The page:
(3.Jan.2020) Today is Friday and it’s a bit drizzly out there. But with 4 deg.C and just a light wind otherwise really quite nice for a midwinter day on 56. deg. northern latitude.
In the HeiligGeist Church community house, a ten min. walk from the café i’m writing this, there’s a new dutch booksale going on. Today the price is 30 DKR (abt. 4,50 dollars).
While browsing the tables on the first day of the sale, Saturday last, I happened to notice one of my favourite history books:
1. M.H. ROSENØRN: GREVE GERT AF HOLSTEN OG NIELS EBBESØN AF NØRRING RIS (Vol.2) (Copenhagen, GAD, 1901, 273p).
But as the (outside) condition of the paper-bound book was (and is) quite shabby, and as I already own a specimen, I thought I might take a chance and wait until prices had halved about a week later, i.e. today.
So here we are; it turns out the book is very nicely preserved inside, being certainly unread as no part of the book has yet been cut open.
The principal text of the book is only 112 pages, but followed by abt. 85 pag. with notes and abt 70 pag. of general register. The gen. register covers both vol. 1 (not present here) and this vol. 2.
Both volumes are rather uncommon, except I should say vol. 1 is really quite rare. There are two editions of vol. 1: A slight volume from 1873 (of which I’ve never seen another apart from the one I own) and the twice as voluminous edition from 1887 (of this I think I’ve perhaps only seen one specimen for sale in the last half dozen years).
Especially the 1887 edition is shock full of facts and discussions you are hardly likely to find anywhere else. But as the author was not a professional historian – being a ‘prefect’ in part of Jutland (Randers) – professional danish historians have studiously endeavoured to avoid mentioning his name or work for at least a century. University ‘doctors’ don’t accept laymen to better them! (a fact I’ve learnt myself, the hard way).
I don’t remember to have ever seen him or his work mentioned in any danish historical examination of the period in question – the years leading up to and around 1340, although almost certainly none would have known the period better than this author.
I’ve seen him mentioned in one swedish historical study and ofcourse he may be mentioned in one or more newer (or older) danish works not known by me.
Especially the notes are rich; here’s a – quite arbitrarily found – specimen quote from page 184-5 (skipping the references):
‘Randers enge følger Gudenå øst og vest for byen, men det af fjorden opstemmede vand oversvømmer dem ved højvande, således at jorden ikke kan dyrkes som mark. Der har da dannet sig en først meget senere bebygget grønning langs Guden(åen), ligesom ved Perth langs Tay.
‘Her norden ved Randers Strand afholdtes mødet (mellem Grev Gert og Niels Ebbesen), og er Niels Ebbesen for at komme dertil ventelig gået over Limfjorden mellem Hals og Storvorde, så at han over Refsnæs gennem Hr.Peter Vendelbos og munkenes besiddelser har kunnet nå til bispeborgen ved Østrup.
‘Ligesom Aarhus Capitel her havde et canonicat Aalbæk, saaledes haves udfærdigelser af Aarhus biskop daterede Østrup, f.ex. biskop Svens brev af 10de Juni 1333, hvorved prior Mathæus i Randers bemyndigedes til at skøde gods i Rougsø og Hald herreder til Aarhus capitel.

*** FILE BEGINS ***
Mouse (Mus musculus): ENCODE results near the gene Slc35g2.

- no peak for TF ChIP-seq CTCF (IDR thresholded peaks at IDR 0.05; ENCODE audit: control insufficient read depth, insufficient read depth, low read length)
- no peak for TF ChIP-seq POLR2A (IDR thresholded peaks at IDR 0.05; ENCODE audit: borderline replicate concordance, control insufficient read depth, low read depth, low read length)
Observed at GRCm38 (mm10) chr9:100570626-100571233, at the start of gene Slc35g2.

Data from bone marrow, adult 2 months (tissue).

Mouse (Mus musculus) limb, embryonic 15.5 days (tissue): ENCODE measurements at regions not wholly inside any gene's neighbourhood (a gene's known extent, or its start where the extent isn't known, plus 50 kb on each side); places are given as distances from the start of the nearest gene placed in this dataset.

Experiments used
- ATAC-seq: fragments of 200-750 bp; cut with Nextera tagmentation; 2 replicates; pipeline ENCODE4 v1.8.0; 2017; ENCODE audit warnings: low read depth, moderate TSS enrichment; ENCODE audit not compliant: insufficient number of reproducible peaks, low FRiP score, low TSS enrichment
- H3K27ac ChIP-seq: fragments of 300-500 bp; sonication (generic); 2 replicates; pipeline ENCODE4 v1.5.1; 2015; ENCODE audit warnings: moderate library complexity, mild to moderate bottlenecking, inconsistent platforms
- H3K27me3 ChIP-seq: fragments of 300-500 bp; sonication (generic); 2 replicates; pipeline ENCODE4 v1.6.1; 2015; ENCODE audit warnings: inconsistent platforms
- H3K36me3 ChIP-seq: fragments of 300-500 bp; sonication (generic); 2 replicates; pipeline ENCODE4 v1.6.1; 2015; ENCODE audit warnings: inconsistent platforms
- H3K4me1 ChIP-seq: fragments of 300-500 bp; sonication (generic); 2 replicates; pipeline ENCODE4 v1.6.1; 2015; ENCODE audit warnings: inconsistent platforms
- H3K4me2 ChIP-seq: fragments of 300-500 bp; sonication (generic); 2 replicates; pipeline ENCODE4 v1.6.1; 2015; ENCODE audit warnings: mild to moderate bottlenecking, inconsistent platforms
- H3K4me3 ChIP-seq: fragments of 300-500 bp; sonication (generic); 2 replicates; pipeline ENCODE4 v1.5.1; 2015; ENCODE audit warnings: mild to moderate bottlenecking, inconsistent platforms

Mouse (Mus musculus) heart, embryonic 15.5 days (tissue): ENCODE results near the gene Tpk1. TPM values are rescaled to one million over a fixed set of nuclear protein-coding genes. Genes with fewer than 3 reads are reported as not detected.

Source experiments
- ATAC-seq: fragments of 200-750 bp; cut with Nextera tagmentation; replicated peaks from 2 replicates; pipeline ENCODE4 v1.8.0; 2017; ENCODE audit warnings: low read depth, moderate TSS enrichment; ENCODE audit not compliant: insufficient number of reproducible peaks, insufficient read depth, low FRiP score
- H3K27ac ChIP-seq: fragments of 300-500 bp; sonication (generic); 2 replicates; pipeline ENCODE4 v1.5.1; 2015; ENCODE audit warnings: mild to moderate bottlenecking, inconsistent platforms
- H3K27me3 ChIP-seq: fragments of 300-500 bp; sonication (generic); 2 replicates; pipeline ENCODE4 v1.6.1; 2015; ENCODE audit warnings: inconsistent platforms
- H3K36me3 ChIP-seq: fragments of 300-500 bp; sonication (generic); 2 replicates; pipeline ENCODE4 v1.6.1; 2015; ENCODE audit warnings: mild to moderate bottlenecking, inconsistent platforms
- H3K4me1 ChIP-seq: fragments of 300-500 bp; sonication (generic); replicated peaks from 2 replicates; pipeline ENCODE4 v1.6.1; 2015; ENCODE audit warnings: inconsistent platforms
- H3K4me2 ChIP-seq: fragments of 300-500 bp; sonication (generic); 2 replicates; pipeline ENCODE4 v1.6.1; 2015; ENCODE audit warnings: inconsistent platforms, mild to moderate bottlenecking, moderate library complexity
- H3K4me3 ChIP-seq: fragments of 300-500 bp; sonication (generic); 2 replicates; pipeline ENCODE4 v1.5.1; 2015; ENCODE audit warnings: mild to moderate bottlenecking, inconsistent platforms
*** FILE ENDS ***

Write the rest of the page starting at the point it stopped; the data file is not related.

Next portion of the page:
‘Ruinen af denne gamle bispeborg ligger paa generalstabens kortplan ‘Hadsund Essenbæk’ lige syd for Støvring præstegaard kort neden for Grønhøj (200 fod). Borgen laa saaledes 5 smaa fjerdingvej Øst for Nord for Randers, lige Nord for Albæk Lo ikke langt fra Albæk kirke og tæt ved et højdepunkt, hvorfra man ser Randers.
‘Voldstedet ligger paa Jens Skjødts – den vestligste Gaard i Østrup lige op til gaardens længer. Efter meddelelse af Kammerherre, amtmand Hoppe er enden af voldstedet skaaren igennem ligesom med en grusgrav, og manm saa da i 1894 enden af fundamenterne af en meget betydelig mur, der har gaaet fra Nord til Syd, og hvis grund er af store kampesten 3-4 alen tyk.
‘Forhv. skolelærer i Ramten, Nissen, der gentagnende har undersøgt forholdene, meddeler, at der kun er et urørt parti af borgpladsen tilbage i dennes nordvestlige hjørne 150 alen langt c. 80 alen bredt, bevoxet med store træer og mange buske, formentlig svarende til 1/6 af ruinens oprindelige størrelse.
‘Hele borgpladsen har en længde i nord og syd af omtrent 400 alen og en bredde i øst og vest af omtr. 280 alen. Graven har en skrænt mod borgpladsen af 9-14 fod. Afstanden mellem de to fundne mure er 25 fod, formodentlig husets bredde.
‘Den ældste bygning synes ødelagt ved brand, thi i grunden til det nyere hus, der siges nedbrudt 1551 af lensmand Hans Stygge, ses et betydeligt kulblandet lag med spor af stærk brand.
‘Fra Østrup førte vejen gennem de østre landsbyer og iøvrigt mest i skellet mellem ager og eng ind til Randers og det store Graabrødre Kloster, syd for hvilket mødet sandsynligvis fandt sted.’
Here’s the last paragraph of the principal text (p. 112):
‘Men af Niels Ebbesens Saga og Valdemar Atterdags Historie kunne vi tildels belæres om, at til at bevare sit land kræves et fast sammenhold mellem alle folkets classer, troskab mod kongehuset, et dygtigt diplomati, en til farvandene svarende søstyrke, en tapper og øvet hær samt vel valgte faste punkter, men først og fremmest en urokkelig beslutning ikke at opgive sig selv’.
At least the last sentence is still very true, obviously. Only you have to accept, I’m afraid, that the Danes have now finally ‘given up on themself’: They have accepted to be merely serfs and vassals of foreign nations, – haven’t they?
2. THE QUANTUM STORY – A History in 40 Moments. By Jim BAGGOTT. Oxfort University Press, 2011/13, Paperback, 469 p.